These guidelines have grown from our original "Critiquing Etiquette" formulated
by Maggie Bishop in 1995. They are intended to reflect what seems to be working and not working about our current critiquing
practices. Please do contribute to making this process work.
90 minutes for critique sessions; all other business must be complete within
1. Contact the Critique Coordinator; don’t ask anyone to critique
your work unless you want truthful comments.
2. Submit only the allowed number of pages or make special arrangements
for more (approximately 20 double spaced pages maximum). If pages are mid-novel, provide a one-page synopsis to bring
reader to current scene. If you want specific questions answered, provide on cover sheet. Email copies to the
webmaster; bring hard copies for those who have so requested.
Be prepared to offer
a 1-2 minute introduction prior to the start of the critique.
3. Don’t argue. Accept all comments graciously. If the point is not
clear to someone, it isn’t. Listen to all comments
from critiquers without comment unless required to provide essential clarification, and then respond at the conclusion
of all critiquers’ comments.
4. Question the critiquer if you need clarification, but don’t waste
time trying to convince her/him. Even if the critiquer’s conclusions are "wrong," a problem has been identified.
5. Note criticism under the critiquer’s name as some comments are
more valuable than others. If three or more people identify a problem in a particular area, even if they don’t agree
what it is, you probably need to take a hard look at that point in the story or that aspect. Make use of the suggestions that
make sense to you and forget the rest.
6. Have an open mind. The words are fresh to the reader and the writer
is often too close to the material. The purpose of a critique is to have someone look for weaknesses in your work.
7. Keep the discussion on your story to save time.
8. Develop a thick skin. You are not your story.
9. Remember: It’s a draft.
10. Members must participate in at least three critiques before they
can have their manuscripts critiqued.
CRITIQUER (Only HCW members will be allowed to
1. SAY SOMETHING NICE FIRST. Remember what an accomplishment it is to get
something in a form you can show anyone.
2. Take a few minutes to arrange your ideas into a tactful, organized critique
that includes the positive as well as the negative. Consider these questions:
What is the main idea of the piece? Try to state it for the writer in one
Are the characters believable and consistent? Is their dialogue believable?
Is there a recognizable, meaningful conflict? Is enough at stake for us
to care about the outcome?
Is there a good balance between showing and telling (action and explanation)?
Is the point of view established early and maintained consistently?
Are the details specific enough? Would you prefer more or less description?
How is the piece organized? Are there flashbacks or is it told chronologically?
Is the organization effective?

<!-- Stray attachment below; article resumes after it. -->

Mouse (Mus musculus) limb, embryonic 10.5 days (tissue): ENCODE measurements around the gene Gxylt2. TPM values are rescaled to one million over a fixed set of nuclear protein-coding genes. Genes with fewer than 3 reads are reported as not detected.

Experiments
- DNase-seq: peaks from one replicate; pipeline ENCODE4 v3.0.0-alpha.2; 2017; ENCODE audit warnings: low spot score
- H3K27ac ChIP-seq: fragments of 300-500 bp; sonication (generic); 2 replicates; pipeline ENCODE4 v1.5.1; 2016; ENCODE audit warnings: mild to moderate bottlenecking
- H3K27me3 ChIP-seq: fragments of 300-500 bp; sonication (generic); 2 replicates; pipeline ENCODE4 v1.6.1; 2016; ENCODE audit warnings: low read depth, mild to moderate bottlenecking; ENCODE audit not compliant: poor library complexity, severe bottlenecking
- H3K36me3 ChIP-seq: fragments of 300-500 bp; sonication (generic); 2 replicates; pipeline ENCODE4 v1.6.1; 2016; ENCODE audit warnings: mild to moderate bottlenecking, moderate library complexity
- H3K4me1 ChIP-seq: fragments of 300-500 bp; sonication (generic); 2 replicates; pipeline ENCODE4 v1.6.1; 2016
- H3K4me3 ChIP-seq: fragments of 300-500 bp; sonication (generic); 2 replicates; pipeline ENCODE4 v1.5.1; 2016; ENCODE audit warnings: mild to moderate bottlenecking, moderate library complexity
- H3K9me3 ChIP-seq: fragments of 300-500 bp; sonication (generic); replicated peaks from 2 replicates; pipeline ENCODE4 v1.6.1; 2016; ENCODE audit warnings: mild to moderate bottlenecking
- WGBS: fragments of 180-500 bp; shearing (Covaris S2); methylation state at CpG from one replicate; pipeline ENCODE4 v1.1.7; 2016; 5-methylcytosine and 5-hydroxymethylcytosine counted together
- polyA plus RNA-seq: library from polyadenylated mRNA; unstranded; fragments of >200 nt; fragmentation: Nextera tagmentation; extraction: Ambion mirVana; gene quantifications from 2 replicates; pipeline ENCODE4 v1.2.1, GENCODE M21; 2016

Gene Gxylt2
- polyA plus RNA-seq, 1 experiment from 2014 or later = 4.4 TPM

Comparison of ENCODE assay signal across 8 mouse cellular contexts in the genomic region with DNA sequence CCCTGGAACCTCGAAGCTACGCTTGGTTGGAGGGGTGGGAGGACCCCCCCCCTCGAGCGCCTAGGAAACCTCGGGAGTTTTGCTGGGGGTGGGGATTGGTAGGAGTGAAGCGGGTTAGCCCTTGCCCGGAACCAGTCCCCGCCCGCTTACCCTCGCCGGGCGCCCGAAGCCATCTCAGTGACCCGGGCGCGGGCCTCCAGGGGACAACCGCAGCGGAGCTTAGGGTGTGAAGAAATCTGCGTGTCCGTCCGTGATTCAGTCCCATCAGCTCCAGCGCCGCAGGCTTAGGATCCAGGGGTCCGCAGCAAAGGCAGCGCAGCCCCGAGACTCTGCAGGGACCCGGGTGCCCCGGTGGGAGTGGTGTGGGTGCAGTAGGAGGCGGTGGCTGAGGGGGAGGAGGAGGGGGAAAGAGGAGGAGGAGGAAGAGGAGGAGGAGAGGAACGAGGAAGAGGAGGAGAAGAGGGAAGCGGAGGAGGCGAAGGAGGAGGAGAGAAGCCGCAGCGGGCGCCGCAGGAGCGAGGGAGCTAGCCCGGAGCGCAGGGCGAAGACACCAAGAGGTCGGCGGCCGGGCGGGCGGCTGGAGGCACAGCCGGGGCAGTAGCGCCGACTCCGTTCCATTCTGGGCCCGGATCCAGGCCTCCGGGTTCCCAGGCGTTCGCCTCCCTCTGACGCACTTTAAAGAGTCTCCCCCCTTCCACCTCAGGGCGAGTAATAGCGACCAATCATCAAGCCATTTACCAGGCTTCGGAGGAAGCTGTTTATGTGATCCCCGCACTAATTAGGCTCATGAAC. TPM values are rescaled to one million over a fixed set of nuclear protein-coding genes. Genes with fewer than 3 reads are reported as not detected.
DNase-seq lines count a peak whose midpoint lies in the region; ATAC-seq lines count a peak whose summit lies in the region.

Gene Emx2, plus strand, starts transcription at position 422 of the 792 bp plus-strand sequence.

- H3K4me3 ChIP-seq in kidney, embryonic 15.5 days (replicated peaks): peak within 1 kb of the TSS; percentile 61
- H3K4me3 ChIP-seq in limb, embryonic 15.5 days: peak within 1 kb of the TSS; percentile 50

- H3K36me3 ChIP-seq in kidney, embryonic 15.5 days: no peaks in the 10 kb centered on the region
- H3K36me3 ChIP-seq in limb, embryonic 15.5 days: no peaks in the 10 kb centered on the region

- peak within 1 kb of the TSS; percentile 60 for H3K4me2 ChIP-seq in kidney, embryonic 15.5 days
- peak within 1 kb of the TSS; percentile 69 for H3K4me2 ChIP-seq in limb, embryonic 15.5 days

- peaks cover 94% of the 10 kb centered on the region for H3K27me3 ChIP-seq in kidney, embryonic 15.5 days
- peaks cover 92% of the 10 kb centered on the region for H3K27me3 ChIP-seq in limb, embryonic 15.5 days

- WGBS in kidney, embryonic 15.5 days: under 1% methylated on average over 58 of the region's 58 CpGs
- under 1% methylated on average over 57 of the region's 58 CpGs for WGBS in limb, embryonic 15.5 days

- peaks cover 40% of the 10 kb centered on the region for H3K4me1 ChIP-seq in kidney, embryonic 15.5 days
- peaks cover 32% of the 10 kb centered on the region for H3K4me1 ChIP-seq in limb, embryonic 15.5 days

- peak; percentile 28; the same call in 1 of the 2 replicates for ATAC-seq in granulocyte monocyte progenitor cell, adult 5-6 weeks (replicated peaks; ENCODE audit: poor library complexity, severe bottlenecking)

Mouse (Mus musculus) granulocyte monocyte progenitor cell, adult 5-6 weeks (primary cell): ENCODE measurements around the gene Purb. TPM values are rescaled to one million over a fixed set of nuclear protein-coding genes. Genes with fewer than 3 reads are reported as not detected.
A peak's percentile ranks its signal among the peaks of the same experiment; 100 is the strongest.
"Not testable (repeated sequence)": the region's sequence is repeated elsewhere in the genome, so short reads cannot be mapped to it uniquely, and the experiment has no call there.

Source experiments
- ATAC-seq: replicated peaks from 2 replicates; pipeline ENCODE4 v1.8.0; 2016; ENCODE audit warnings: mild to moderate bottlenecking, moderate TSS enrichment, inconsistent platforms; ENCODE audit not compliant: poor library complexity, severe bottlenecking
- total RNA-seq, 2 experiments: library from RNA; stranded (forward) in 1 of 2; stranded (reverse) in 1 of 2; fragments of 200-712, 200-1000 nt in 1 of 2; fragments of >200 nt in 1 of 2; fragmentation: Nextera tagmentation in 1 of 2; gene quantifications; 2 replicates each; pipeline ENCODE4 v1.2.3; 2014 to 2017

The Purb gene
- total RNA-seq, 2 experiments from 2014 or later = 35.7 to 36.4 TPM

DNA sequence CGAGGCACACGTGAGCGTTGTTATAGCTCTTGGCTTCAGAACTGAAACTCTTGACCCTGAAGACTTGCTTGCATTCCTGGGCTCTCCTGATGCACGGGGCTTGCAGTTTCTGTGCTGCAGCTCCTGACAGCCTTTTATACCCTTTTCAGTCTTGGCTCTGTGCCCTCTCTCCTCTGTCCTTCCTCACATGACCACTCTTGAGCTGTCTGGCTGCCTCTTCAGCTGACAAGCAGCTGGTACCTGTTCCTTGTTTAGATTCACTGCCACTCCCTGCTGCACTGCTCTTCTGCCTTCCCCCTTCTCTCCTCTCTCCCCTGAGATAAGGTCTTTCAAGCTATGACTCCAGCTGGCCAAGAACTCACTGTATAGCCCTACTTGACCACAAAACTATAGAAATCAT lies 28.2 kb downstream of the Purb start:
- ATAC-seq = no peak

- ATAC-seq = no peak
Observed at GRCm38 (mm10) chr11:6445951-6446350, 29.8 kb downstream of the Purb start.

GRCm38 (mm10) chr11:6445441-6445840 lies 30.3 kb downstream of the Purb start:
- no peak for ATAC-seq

How’s the opening: slow, too quick, confusing, dull? Does it grab
Is the title working? Can you suggest a better one?
What is the tone of the piece: comic, serious, tragic, formal, informal,
satairic? Does it appear to be logical and true to the writer’s intent?
Is the style clear and easy to read or does it come between you and the
content? Is it free of major grammatical errors?
3. Phrase your responses to the above questions provisionally: "I think,""It
seems to me,""In my opinion...." It is more valuable to the writer to hear observations than evaluations.
4. Don’t argue. State and write down your points clearly and briefly
but don’t try to rewrite the story. Be specific, pinpoint problems, offer suggestions, if possible. Don’t show
your superiority. Edit in colored ink to be easily noticed.
5. If something offends you, remember that taste is subjective. We do not
set moral standards. Free expression is the right of a writer.
6. Don’t monopolize the conversation. Add only additional points
or agreements/disagreements on points already made. Simply pass if you have nothing to add. Commend the writer on good points.
Write down your positive or negative reaction to certain scenes or dramatic moments.
7. Don’t interrupt another critiquer. Write down the points you want
to make and save them until your turn or until all others have had a turn.
8. Sum up overall affect of the story: did you like the characters? Were
all the scenes important to the story? Did the plot continue to move at an acceptable pace? Is the conflict evident? Close
with something encouraging.
9. Submit your written comments at the end of the session.
Write down line edits, don’t verbalize them.To indicate:
lower case, use a slash (/) over the capital letter
upper case, draw 3 lines under lower case letter
leave as it was, use "stet"
insert a comma, use ^ with a comma under it
insert a word or letter, use ^ with the new word or letter
insert a period, put a circle around a period
possible spelling error, use <sp>
insert a space, use #
transpose words, use a sideways "S" under the first word
and over the second word
delete a word, draw line through it trailing into a written
begin new paragraph, use a capital "P" with a parallel line
before the "P"
no new paragraph, use a sideways "S" to connect the end
of the first paragraph with the beginning of the next one